International Relations

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Writing the war on terrorism

Language, politics and counter-terrorism

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Richard Jackson

This book is about the public language of the 'war on terrorism' and the way in which language has been deployed to justify and normalise a global campaign of counter-terrorism. It explains how the war on terrorism has been reproduced and amplified by key social actors and how it has become the dominant political narrative in America today, enjoying widespread bipartisan and popular support. The book also explains why the language of politics is so important and the main methodological approach for analysing the language of counter-terrorism, namely, critical discourse analysis. Then, it provides the comparison drawn between the September 11, 2001 attacks and World War II and the attack on Pearl Harbor. One of the most noticeable aspects of the language surrounding the attacks of September 11, 2001 is its constant reference to tragedy, grievance and the exceptional suffering of the American people. The book focuses on the way in which language was deployed to construct the main identities of the protagonists. It demonstrates how terrorism is rhetorically constructed as posing a catastrophic threat to the American 'way of life', to freedom, liberty and democracy and even to civilisation itself. The book analyses how the administration's counter-terrorism campaign has been rhetorically constructed as an essentially 'good' and 'just war', similar to America's role in World War II. Finally, the book concludes that responsible citizens have a moral duty to oppose and resist the official language of counter-terrorism.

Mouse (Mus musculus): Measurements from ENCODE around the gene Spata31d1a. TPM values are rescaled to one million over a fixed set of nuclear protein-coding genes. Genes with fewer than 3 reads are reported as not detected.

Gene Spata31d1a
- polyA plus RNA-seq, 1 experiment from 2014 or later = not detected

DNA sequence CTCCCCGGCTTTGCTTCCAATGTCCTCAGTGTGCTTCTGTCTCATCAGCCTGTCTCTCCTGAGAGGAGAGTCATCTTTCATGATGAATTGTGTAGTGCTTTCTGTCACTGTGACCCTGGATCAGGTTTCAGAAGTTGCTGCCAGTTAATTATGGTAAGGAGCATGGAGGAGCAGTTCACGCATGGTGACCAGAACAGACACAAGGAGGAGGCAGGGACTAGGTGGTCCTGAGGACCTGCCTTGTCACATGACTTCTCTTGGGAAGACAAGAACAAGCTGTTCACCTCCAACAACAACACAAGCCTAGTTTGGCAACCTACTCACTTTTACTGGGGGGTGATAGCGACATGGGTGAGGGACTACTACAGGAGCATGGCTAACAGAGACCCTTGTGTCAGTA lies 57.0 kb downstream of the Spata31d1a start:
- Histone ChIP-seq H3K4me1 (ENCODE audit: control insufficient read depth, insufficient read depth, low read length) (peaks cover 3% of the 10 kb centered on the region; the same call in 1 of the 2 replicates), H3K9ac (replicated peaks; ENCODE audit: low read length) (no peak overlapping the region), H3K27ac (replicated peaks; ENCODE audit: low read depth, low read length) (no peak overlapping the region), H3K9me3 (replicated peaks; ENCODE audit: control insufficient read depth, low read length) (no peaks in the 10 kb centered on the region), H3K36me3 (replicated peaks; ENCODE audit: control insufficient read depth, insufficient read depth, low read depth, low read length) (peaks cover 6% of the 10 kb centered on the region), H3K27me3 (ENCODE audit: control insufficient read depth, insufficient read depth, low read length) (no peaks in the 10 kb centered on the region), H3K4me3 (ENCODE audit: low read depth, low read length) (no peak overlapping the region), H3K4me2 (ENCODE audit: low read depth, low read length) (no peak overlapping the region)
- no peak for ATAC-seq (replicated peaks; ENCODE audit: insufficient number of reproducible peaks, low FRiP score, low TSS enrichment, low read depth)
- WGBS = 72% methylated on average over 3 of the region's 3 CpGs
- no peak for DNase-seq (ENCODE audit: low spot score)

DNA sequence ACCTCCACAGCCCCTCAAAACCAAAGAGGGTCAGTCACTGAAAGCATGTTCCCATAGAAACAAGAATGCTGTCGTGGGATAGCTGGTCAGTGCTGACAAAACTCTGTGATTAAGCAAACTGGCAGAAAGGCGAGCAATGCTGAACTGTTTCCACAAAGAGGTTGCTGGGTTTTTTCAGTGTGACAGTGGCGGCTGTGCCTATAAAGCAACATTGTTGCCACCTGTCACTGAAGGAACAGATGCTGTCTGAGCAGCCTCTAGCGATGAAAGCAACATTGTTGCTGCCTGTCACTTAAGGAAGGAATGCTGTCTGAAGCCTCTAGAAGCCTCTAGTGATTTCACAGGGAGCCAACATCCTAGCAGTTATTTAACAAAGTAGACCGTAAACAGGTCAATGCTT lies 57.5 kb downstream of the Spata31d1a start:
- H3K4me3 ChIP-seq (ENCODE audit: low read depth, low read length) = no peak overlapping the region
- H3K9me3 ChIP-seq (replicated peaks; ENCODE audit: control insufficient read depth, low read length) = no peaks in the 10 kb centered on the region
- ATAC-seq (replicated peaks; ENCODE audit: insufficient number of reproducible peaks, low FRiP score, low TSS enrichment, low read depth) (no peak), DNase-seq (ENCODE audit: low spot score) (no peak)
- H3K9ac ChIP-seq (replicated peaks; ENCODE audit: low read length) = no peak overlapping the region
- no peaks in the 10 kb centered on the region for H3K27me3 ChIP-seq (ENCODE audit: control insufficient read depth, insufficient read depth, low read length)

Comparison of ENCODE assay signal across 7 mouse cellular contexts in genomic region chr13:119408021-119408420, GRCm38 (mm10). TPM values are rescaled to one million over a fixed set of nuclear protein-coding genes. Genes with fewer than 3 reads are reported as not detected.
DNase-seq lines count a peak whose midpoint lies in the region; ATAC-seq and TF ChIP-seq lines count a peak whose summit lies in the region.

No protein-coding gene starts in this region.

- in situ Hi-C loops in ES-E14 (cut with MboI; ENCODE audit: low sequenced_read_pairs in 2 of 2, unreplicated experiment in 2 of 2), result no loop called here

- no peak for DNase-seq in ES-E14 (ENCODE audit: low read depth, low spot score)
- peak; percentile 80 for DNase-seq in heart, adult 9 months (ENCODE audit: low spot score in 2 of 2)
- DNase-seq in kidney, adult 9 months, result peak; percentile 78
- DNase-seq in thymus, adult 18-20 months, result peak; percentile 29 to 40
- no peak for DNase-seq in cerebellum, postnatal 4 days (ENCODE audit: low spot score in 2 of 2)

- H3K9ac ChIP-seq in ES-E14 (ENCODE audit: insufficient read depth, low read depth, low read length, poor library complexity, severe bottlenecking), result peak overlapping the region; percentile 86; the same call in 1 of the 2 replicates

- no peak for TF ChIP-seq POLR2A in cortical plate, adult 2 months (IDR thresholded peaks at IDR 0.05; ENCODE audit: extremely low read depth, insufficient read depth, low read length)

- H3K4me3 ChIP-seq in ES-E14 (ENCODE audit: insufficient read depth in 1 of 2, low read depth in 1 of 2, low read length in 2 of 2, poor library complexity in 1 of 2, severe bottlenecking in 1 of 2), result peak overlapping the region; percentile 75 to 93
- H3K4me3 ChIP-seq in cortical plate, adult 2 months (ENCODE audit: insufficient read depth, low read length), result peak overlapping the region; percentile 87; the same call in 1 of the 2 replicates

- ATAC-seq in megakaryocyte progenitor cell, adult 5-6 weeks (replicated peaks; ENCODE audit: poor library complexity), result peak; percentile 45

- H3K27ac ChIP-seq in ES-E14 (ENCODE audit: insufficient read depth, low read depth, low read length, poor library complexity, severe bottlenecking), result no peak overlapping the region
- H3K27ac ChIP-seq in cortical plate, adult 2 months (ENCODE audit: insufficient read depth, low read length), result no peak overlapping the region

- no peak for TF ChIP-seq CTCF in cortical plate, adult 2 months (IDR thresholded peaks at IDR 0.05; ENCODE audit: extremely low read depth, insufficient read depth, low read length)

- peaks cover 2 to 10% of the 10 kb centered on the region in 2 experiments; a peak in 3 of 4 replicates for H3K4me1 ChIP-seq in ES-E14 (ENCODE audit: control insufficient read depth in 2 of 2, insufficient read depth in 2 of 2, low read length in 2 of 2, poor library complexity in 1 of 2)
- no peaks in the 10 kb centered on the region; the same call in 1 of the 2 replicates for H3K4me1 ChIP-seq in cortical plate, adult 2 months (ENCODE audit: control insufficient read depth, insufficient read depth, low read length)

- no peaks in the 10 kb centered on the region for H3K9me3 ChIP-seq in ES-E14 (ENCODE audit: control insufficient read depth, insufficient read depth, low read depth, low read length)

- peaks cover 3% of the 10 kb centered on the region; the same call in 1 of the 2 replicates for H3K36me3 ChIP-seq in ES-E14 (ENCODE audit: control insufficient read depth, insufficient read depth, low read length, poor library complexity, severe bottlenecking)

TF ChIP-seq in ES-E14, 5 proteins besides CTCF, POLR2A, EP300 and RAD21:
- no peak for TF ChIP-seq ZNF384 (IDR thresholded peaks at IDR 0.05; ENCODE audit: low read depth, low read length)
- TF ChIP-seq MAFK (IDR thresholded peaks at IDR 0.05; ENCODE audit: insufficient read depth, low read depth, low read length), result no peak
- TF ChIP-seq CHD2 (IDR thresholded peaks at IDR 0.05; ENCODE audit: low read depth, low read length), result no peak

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Richard Jackson

This chapter focuses on the way that senior policy-makers discursively constructed the 'war on terrorism' as a 'good' war. It examines the ways in which the discourse of the 'good war on terrorism' manages its inherent tensions and contradictions. The power of the 'good (new) war' construction lies in the fact that from within the confines of the discourse itself, it is virtually impossible to deny the legitimacy of the war or to suggest any kind of non-military alternative. Even if the Bush-led 'war on terrorism' is sometimes poorly executed, it is extremely difficult to argue against the rightness and justice of the overall counter-terrorist war. Two main discursive constructions can be observed in the official discourse about the war's cause: first, that it is a legally defined defensive war; and second, that it is a war to secure justice and to defend freedom.

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Richard Jackson

One of the most noticeable aspects of the language surrounding the attacks of September 11, 2001 is its constant reference to tragedy, grievance and the exceptional suffering of the American people. A significant aspect of the discourse surrounding September 11, 2001 is the way in which the events were discursively linked to a number of popular meta-narratives. It is quite common for politicians to make use of historical analogies to try to explain current events. This chapter demonstrates that there is a deliberate and sustained effort to discursively link September 11, 2001 to the attack on Pearl Harbor itself. The September 11, 2001 attacks provided officials with a readymade and exceptional grievance. The focus on American victim-hood and grievance sets the basis for military retaliation and a global 'war on terrorism' that resulted in tens of thousands of civilian deaths and the systematic abuse of thousands of terrorist suspects.